Dollars & Sense: Financially Ready for 2023

Preparing For A Changing World

by David Albin, wealth advisor, Wealth Building Now

(Editor’s Note:  To best serve high and ultra-high net-worth families, David Albin embraces a holistic analysis of their entire circumstances.  He has assembled specialty experts who help contain taxation and who select, vet, and implement financial tools to economically meet client objectives, ensure liquidity, maintain family harmony, and keep wealth in client families.  He can be contacted at and (855) 451-0500.  To learn more about his services, please visit

Since the beginning of the pandemic, there has been a massive disruption to lives, livelihood, costs of living requirements, savings plans, and health care, and an entire spectrum of previously established norms of living.  We are now experiencing very high year-over-year inflation in basic goods and the costs of energy that give us mobility, productive capacity, and year-round comfort.

         The government’s forays at controlling inflation have pumped billions of dollars into circulation and have hugely increased the government’s appetite for cash to spend.  Apparently to be in position to satisfy part of the government’s demand for cash, our national leaders have adopted policies to add another 87,000 employees to the nation’s tax enforcer, the Internal Revenue Service (IRS).

         This is the background that will in fact be shaping how all of us adapt our business and financial planning during 2023.  One of the first things we should be doing is looking at what fundamental financial things we’ll have to accomplish and what structures we’ll have to have in place in order to be in the best position to deal with the changes that are all around us.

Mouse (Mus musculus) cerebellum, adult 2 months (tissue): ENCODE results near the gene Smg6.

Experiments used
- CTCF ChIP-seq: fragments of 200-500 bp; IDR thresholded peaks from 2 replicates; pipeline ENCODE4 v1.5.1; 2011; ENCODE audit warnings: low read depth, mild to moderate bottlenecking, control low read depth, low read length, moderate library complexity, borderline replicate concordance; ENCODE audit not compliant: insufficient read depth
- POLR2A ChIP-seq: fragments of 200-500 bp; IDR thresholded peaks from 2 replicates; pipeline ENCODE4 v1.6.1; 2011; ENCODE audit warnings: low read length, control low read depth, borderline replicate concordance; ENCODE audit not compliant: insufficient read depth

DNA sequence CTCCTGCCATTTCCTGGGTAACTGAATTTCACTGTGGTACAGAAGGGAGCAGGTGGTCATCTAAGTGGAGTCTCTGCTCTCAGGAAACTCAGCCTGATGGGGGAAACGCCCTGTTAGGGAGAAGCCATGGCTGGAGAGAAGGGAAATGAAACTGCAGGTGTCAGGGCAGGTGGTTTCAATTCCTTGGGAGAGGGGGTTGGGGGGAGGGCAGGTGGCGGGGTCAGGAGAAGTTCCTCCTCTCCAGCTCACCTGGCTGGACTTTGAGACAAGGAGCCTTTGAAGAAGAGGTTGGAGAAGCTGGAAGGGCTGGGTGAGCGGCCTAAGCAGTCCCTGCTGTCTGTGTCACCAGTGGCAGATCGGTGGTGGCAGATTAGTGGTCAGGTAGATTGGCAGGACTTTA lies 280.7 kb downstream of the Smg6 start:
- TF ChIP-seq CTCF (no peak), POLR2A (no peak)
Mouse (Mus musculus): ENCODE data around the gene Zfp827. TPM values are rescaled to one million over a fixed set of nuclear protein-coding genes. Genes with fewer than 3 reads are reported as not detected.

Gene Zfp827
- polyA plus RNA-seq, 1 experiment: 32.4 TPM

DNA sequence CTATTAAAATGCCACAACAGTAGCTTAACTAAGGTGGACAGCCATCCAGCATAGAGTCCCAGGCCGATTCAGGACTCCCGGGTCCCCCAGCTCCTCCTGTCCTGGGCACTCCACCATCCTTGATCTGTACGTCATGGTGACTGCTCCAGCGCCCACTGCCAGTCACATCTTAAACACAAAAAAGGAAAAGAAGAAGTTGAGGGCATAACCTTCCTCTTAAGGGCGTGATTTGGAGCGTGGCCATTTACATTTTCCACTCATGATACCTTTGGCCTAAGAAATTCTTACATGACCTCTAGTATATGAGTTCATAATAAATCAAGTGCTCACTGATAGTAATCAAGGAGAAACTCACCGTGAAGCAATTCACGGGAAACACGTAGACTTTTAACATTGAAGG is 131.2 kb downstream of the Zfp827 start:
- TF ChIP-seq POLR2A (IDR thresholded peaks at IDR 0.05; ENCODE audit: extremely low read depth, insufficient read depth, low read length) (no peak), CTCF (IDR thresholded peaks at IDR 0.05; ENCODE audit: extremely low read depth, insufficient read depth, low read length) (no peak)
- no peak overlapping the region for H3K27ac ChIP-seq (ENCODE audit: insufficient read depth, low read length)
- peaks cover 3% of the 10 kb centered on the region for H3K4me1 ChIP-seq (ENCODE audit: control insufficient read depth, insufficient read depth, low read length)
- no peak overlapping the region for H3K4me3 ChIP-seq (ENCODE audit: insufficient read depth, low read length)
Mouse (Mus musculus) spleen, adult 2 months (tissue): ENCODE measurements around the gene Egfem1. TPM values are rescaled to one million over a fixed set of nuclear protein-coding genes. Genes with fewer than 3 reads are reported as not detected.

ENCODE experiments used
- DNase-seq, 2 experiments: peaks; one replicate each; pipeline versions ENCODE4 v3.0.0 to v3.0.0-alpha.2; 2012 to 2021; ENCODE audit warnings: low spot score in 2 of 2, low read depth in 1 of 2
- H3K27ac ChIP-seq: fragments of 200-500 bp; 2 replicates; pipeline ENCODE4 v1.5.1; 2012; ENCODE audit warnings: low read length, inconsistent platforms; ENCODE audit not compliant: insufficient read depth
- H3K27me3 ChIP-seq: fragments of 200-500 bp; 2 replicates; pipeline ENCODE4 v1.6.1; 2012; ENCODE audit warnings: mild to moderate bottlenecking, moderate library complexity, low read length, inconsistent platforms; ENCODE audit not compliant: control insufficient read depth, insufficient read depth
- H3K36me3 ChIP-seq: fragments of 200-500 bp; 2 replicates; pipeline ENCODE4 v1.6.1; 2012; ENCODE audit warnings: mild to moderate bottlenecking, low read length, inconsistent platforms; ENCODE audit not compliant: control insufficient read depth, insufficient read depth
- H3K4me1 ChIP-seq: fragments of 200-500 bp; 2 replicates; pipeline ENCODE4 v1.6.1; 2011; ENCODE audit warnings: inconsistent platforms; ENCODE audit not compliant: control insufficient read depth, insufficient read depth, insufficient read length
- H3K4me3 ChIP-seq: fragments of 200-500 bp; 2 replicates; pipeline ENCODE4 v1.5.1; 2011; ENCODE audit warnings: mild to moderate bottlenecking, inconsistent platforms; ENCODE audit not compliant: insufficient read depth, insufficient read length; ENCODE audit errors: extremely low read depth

Cash Is Always King

         In an environment of sharply escalating prices and costs, ensuring adequate available cash and liquid assets is critical.  This means focusing expenditures on those things that are essential and that create savings and investment return, and it means avoiding spending on non-essential items. 

         With a substantial increase in IRS personnel on the horizon, it can be anticipated that there will be more audits of more individuals and of more aspects of their activities.  Combined with an emphasis on more social responsibility, there is a likelihood that changes in taxation may change a number of heretofore limited taxation strategies into strategies that may be more highly taxed without adjustments to a taxpayer’s business and asset structure. 

Reducing Tax Liabilities Can Be Pivotal

         Controlling taxation is central to the generation, growth, and retention of assets and wealth.  It is clear to most people that the lower your current taxes, the greater the portion of your net current income that actually comes to you.  What a significant portion of people have not calculated is what the long-term effects are of having first retained a higher portion of your income, and then watching how much more you can accumulate through compounding of a higher net after-tax initial income compared to the compounding of a smaller initial after-tax income.  When the structures and investment vehicles selected by an individual are also tax-favored, through such mechanisms as tax deferral, then a person or family can leverage growth to an improved degree, as well.